My posts have been quite sparing this month. Thanks to my crashed computer, I’ve had an abnormally peaceful month: watching TV (instead of sticking to the computer) after work, getting to bed earlier, and not having to think what to write for my next post…
Because of all of these, I’ve had the luxury of reading up on a few books about fats. So yes, my comeback post will be about fats, fats that every one of us needs: essential fatty acids. If you are like me, not being able to splurging on the expensive deep-water fish on a regularly basis, the omege-3-rich flaxseeds may be something that piques your interest.
Flaxseeds: A Rich Source of Omega-3
Flaxseeds are rich in fiber, lignans, and EFAs, which are necessary for our body’s proper functioning. The omega-3 fatty acids in flaxseeds can help increase the good cholesterol (high-density lipoprotein) and reduce the bad one (low-density lipoprotein) in our bloodstream. Omega-3 fatty acids also have anti-inflammatory properties, which can help prevent heart disease, stroke, and cancers. From a beauty perspective, they can also provide moisture to our skin and replenish collagen, a building block of protein, in our skin.
However, the biggest problem is human body can’t produce EFAs on its own. If you want to have EFAs, you must eat foods that contain EFAs such as flaxseeds.
Ground or Whole Flaxseed or Flaxseed Oil?
A brief visit to the supermarket quickly let me know there are at least three forms of flaxseeds. They are flaxseed oil, flaxseed meal, and flaxseeds.
Flaxseeds, which were what I bought, cost only HK$16.9 for a pack of 250g. However, I was amazed to find out the cost of flaxseed meal was a triple of its seed form! While both were certified by USDA (without pesticide, herbicide, chemical fertilizer or artificial colorings), I had no idea why they were priced so differently. A quick glimpse at its nutrition facts didn’t give me a bit of an idea either. So, I grabbed the cheapo version: flaxseeds without second thought.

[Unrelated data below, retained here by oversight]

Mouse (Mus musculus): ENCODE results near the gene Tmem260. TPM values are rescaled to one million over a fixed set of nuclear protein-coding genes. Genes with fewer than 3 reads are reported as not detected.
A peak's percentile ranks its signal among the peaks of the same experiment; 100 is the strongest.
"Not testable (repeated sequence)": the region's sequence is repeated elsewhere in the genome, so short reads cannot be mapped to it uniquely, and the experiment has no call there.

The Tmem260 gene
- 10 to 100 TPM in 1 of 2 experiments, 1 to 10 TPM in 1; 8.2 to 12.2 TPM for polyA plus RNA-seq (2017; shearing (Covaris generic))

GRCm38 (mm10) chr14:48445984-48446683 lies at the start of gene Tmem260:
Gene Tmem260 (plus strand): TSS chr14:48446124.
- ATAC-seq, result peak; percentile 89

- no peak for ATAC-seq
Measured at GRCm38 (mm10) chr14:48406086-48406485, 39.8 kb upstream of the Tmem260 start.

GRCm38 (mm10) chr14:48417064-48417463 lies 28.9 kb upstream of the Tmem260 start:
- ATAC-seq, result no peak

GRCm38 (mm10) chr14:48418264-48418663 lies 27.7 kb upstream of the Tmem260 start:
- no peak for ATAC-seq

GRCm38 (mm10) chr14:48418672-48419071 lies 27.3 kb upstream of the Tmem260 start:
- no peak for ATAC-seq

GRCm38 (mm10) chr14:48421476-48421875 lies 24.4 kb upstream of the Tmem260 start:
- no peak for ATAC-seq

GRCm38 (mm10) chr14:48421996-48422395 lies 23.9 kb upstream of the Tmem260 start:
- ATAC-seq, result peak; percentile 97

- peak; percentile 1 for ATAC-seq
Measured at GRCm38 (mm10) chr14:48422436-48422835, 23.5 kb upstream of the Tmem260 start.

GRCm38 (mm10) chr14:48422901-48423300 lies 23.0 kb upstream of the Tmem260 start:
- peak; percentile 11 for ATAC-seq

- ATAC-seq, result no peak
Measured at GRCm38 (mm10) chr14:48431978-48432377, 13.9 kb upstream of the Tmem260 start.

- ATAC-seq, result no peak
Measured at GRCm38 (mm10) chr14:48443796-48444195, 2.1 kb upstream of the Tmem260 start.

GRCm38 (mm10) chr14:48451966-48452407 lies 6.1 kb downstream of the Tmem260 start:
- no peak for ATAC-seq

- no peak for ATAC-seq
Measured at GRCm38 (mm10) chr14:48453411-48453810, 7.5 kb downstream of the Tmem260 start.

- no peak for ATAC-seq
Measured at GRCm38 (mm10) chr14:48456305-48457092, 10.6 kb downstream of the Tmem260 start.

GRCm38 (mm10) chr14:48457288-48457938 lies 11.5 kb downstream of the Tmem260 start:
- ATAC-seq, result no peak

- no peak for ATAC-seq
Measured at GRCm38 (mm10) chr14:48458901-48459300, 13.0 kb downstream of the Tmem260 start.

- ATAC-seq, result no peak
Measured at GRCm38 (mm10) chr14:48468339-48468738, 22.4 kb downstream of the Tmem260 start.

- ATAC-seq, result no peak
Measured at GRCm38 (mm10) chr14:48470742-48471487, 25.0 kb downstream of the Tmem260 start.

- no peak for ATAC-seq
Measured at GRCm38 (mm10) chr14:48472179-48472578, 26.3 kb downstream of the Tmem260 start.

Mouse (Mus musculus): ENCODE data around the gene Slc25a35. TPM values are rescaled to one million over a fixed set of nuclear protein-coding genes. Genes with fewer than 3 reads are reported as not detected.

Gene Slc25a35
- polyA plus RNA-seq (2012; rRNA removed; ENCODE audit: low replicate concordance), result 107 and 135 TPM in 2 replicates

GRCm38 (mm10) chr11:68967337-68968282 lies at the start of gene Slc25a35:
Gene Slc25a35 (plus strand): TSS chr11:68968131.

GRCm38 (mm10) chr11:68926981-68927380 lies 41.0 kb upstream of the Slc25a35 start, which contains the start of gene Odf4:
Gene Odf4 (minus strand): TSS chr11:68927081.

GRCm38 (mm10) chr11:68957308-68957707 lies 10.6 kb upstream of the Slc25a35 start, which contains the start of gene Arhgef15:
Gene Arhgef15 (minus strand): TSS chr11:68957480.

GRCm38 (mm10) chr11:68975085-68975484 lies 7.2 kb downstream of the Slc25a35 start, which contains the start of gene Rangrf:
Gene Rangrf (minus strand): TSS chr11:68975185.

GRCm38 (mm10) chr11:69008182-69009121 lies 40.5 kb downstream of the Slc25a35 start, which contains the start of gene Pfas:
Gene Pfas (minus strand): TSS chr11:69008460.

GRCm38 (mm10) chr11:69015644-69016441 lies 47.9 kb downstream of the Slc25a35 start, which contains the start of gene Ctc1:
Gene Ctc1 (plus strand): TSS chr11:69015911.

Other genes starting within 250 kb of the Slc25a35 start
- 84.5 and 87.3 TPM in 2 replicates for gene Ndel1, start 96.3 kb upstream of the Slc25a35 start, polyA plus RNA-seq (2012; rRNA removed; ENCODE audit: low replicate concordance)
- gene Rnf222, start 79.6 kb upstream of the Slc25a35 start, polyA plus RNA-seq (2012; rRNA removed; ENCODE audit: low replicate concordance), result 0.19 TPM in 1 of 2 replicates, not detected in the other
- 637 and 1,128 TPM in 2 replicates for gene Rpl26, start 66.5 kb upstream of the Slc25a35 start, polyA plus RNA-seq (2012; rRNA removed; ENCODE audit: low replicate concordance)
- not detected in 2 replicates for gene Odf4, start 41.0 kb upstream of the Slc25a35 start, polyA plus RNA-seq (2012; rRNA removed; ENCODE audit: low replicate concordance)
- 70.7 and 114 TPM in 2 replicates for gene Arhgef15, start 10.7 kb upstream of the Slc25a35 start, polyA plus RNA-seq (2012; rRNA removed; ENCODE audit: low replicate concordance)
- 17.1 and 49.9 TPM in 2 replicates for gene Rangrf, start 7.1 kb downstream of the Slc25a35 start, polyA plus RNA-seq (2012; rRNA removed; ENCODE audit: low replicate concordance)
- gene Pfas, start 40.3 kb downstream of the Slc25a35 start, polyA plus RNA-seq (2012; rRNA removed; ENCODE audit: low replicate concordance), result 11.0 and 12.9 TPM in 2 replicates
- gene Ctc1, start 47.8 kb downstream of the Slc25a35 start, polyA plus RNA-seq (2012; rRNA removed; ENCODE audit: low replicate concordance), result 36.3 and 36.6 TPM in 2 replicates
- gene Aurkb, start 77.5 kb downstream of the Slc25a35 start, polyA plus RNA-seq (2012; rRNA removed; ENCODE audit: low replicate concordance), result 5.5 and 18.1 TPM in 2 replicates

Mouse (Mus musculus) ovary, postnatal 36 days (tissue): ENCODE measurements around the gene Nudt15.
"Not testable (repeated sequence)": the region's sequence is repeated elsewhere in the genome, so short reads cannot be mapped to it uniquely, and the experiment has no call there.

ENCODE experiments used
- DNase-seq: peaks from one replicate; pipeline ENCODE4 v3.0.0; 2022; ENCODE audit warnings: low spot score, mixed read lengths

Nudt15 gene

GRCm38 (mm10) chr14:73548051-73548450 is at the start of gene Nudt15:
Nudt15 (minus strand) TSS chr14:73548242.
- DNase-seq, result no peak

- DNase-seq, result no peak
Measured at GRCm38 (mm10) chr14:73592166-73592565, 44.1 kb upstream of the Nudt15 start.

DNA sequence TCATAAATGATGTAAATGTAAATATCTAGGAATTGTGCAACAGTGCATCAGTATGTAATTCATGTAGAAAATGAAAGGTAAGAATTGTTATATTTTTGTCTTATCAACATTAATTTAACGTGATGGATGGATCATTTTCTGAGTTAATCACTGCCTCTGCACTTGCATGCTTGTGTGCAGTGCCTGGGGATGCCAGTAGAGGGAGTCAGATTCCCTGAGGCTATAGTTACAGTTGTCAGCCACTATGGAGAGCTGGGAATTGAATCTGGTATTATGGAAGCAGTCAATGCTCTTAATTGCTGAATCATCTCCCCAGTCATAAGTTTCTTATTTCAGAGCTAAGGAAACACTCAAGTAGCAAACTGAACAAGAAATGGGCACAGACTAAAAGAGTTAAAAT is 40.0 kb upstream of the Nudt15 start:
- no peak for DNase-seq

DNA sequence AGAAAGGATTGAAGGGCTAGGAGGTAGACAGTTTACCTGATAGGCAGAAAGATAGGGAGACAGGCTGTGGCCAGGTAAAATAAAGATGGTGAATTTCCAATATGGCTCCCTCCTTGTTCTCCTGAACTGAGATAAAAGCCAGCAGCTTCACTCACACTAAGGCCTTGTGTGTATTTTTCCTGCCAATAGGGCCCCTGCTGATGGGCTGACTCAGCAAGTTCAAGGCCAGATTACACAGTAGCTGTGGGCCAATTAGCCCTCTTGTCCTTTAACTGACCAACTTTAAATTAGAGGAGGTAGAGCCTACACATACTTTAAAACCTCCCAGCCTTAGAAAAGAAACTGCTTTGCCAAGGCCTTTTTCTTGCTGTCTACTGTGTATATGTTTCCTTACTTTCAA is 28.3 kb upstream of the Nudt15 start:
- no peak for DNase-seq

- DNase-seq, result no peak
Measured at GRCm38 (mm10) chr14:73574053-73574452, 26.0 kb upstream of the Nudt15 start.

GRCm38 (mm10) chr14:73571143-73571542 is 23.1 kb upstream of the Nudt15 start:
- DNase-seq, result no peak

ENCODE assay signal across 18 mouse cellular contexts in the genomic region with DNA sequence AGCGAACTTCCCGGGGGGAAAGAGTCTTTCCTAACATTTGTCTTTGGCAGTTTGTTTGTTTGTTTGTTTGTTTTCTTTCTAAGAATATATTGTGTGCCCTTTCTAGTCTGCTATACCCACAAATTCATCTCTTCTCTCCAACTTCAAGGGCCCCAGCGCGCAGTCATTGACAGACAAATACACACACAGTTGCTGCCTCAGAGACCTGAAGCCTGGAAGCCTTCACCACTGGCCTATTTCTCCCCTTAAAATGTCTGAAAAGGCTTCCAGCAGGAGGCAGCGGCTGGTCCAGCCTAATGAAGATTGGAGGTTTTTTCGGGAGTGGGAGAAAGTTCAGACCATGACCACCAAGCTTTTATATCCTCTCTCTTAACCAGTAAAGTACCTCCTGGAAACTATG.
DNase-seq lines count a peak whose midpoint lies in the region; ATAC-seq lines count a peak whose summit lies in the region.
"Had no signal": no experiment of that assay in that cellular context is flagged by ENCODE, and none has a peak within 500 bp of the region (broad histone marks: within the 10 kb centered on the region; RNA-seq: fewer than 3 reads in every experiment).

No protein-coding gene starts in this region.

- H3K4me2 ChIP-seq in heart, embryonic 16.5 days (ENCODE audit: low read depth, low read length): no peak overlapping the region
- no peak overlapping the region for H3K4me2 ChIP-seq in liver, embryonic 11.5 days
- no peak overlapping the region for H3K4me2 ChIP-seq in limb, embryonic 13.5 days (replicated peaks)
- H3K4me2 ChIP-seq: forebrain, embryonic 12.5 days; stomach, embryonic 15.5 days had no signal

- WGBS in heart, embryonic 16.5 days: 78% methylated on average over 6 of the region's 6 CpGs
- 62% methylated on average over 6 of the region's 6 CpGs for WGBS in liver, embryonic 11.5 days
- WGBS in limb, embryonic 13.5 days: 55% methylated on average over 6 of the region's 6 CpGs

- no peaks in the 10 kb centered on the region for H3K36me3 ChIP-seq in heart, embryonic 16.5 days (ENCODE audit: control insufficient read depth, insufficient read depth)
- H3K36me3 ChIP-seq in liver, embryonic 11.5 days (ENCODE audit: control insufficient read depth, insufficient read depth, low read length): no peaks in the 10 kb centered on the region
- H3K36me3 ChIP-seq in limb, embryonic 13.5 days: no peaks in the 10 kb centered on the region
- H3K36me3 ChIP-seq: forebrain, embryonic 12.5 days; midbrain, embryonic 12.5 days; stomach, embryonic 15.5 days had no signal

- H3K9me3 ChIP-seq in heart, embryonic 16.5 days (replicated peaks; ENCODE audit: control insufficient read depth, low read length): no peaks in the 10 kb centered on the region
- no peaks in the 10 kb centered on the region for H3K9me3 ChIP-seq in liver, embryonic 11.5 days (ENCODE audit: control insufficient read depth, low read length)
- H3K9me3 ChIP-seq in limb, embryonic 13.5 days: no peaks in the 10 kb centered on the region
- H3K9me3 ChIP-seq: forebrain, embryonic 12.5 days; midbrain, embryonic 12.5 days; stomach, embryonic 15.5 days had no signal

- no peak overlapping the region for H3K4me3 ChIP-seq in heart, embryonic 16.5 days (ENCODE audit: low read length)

It is only later that I know that ground flaxseeds are preferred because our body may not be able to digest all the benefits whole flaxseeds offer. Which is to say, some of the goodies of whole flaxseeds may go through your intestines directly without being absorbed. As for the oil, according to the books I’ve read, it’s the richest source of omega-3 among other vegetable oils such as olive and sunflower oils. However, some also say that flaxseed oil doesn’t have the beneficial fiber that seeds have to offer.
Difference Between Fish and Plant Sources of EFAs
Apart from the form of flaxseed you take, there is also another question: is the kind of EFAs from flaxseeds the same as that of cold-water fish? Good question! EFAs coming from fish and plants are actually different. EFAs from fish are called eicosapentaenoic acid (EPA) and docosahexaenoic acid (DHA) while those from plants are called alpha-linolenic acid (ALA). The body partially converts ALA to EPA and DHA. However, as the Harvard School of Public Health points out, it is yet to know whether vegetable and fish omega-3 fatty acids are equally beneficial.
Not being a nutritionist myself, I decide to take the plunge and have a go at it. I can’t judge how flaxseeds have helped me fight aging, but as far as I can see, my eye wrinkles seem to be under control, and the lines also seem to be softer. But note that I also eat many other natural foods. I have no way to tell whether it’s flaxseeds or the combo effect of the foods I eat that work the magic. Of course, all of the improvement I see may also be my own illusion
Do you include flaxseeds or other sources of essential fatty acids in your meals?